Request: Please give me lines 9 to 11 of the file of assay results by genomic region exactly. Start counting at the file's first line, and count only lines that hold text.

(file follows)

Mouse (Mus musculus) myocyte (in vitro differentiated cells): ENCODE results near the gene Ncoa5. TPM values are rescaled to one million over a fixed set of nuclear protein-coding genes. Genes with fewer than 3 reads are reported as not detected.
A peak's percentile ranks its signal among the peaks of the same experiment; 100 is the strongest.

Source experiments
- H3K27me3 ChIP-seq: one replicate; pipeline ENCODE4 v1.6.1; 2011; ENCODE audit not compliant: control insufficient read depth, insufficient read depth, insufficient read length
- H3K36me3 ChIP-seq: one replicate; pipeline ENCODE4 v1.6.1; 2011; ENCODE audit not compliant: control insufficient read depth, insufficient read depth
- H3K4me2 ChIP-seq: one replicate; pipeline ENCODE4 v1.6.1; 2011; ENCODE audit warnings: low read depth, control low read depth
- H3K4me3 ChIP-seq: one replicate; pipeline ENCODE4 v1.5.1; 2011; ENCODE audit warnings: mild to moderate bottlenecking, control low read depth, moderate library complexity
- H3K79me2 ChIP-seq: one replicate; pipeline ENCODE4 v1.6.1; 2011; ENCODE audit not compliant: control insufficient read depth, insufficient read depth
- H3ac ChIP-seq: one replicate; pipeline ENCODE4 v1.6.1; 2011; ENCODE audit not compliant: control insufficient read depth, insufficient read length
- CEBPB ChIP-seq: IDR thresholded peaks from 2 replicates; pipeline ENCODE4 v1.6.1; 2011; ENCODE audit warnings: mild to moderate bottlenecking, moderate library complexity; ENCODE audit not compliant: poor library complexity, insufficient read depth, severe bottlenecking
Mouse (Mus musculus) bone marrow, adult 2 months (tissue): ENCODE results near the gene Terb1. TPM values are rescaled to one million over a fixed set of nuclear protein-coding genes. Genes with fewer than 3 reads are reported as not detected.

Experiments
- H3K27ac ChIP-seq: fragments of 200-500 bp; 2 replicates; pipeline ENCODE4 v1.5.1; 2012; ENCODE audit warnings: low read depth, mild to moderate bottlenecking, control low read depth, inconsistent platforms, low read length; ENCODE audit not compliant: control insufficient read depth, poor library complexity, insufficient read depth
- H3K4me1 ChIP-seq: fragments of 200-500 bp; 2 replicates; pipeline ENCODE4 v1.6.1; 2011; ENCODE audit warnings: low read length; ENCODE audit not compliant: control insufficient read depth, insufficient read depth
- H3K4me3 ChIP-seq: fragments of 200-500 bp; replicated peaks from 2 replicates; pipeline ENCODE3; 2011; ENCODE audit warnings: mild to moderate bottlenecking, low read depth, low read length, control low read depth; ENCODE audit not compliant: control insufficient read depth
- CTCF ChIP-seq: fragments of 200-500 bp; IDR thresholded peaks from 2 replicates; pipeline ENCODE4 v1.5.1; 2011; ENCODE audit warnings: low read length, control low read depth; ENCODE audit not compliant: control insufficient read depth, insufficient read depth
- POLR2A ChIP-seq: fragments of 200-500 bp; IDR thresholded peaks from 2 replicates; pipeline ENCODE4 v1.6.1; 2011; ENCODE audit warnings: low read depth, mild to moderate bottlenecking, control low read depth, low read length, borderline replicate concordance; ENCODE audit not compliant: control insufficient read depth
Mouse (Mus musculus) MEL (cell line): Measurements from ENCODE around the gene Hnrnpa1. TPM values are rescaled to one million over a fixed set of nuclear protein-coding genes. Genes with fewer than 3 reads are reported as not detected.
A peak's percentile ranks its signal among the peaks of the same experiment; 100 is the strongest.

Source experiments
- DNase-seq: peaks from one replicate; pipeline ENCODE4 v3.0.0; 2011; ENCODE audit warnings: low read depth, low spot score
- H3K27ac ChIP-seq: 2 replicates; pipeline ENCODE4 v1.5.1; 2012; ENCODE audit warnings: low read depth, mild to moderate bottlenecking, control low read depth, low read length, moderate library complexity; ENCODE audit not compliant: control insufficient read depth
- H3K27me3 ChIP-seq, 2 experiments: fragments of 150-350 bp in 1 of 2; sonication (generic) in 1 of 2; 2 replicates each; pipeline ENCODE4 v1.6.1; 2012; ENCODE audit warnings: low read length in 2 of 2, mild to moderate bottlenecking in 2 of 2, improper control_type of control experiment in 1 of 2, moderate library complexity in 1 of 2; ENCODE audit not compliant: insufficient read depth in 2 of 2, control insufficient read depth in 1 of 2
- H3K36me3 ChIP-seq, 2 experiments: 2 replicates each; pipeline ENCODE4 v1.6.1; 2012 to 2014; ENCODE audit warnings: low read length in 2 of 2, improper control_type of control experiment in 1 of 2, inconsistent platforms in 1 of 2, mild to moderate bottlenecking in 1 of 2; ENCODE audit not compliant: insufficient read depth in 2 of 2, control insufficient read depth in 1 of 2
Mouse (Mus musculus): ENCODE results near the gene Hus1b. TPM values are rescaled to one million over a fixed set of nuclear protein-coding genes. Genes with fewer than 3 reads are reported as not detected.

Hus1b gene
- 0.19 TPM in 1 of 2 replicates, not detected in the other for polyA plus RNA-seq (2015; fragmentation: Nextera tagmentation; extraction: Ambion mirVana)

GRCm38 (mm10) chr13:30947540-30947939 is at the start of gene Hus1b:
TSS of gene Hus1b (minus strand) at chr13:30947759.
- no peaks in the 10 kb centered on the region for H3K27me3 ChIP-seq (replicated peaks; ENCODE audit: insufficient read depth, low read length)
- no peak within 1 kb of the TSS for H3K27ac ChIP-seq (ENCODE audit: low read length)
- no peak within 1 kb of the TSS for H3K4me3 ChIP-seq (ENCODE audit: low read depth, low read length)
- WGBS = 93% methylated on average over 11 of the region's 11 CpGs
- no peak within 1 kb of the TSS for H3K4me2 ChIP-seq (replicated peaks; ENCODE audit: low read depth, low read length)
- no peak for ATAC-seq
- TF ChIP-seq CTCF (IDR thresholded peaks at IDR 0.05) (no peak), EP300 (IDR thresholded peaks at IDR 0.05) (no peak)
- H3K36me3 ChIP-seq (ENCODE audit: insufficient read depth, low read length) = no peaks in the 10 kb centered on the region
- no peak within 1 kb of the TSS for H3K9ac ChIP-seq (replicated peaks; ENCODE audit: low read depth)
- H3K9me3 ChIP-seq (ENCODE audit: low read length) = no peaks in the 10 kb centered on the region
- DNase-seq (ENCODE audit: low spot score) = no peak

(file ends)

- H3ac ChIP-seq: one replicate; pipeline ENCODE4 v1.6.1; 2011; ENCODE audit not compliant: control insufficient read depth, insufficient read length
- CEBPB ChIP-seq: IDR thresholded peaks from 2 replicates; pipeline ENCODE4 v1.6.1; 2011; ENCODE audit warnings: mild to moderate bottlenecking, moderate library complexity; ENCODE audit not compliant: poor library complexity, insufficient read depth, severe bottlenecking
Mouse (Mus musculus) bone marrow, adult 2 months (tissue): ENCODE results near the gene Terb1. TPM values are rescaled to one million over a fixed set of nuclear protein-coding genes. Genes with fewer than 3 reads are reported as not detected.